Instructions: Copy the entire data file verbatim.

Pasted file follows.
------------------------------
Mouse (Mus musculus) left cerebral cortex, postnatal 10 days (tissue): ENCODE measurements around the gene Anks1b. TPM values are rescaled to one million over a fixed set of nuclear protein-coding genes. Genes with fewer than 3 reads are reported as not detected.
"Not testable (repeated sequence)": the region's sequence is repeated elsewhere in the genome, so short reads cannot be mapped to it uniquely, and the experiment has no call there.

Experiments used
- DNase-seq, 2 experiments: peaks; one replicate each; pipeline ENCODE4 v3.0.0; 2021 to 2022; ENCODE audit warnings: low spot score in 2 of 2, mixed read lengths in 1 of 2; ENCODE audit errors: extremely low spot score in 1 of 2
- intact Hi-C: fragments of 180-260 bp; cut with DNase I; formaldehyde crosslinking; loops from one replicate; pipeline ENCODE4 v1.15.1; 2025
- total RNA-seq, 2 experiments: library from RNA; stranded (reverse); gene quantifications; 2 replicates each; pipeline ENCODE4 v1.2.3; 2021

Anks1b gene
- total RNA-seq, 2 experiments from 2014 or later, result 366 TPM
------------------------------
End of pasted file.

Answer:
Mouse (Mus musculus) left cerebral cortex, postnatal 10 days (tissue): ENCODE measurements around the gene Anks1b. TPM values are rescaled to one million over a fixed set of nuclear protein-coding genes. Genes with fewer than 3 reads are reported as not detected.
"Not testable (repeated sequence)": the region's sequence is repeated elsewhere in the genome, so short reads cannot be mapped to it uniquely, and the experiment has no call there.

Experiments used
- DNase-seq, 2 experiments: peaks; one replicate each; pipeline ENCODE4 v3.0.0; 2021 to 2022; ENCODE audit warnings: low spot score in 2 of 2, mixed read lengths in 1 of 2; ENCODE audit errors: extremely low spot score in 1 of 2
- intact Hi-C: fragments of 180-260 bp; cut with DNase I; formaldehyde crosslinking; loops from one replicate; pipeline ENCODE4 v1.15.1; 2025
- total RNA-seq, 2 experiments: library from RNA; stranded (reverse); gene quantifications; 2 replicates each; pipeline ENCODE4 v1.2.3; 2021

Anks1b gene
- total RNA-seq, 2 experiments from 2014 or later, result 366 TPM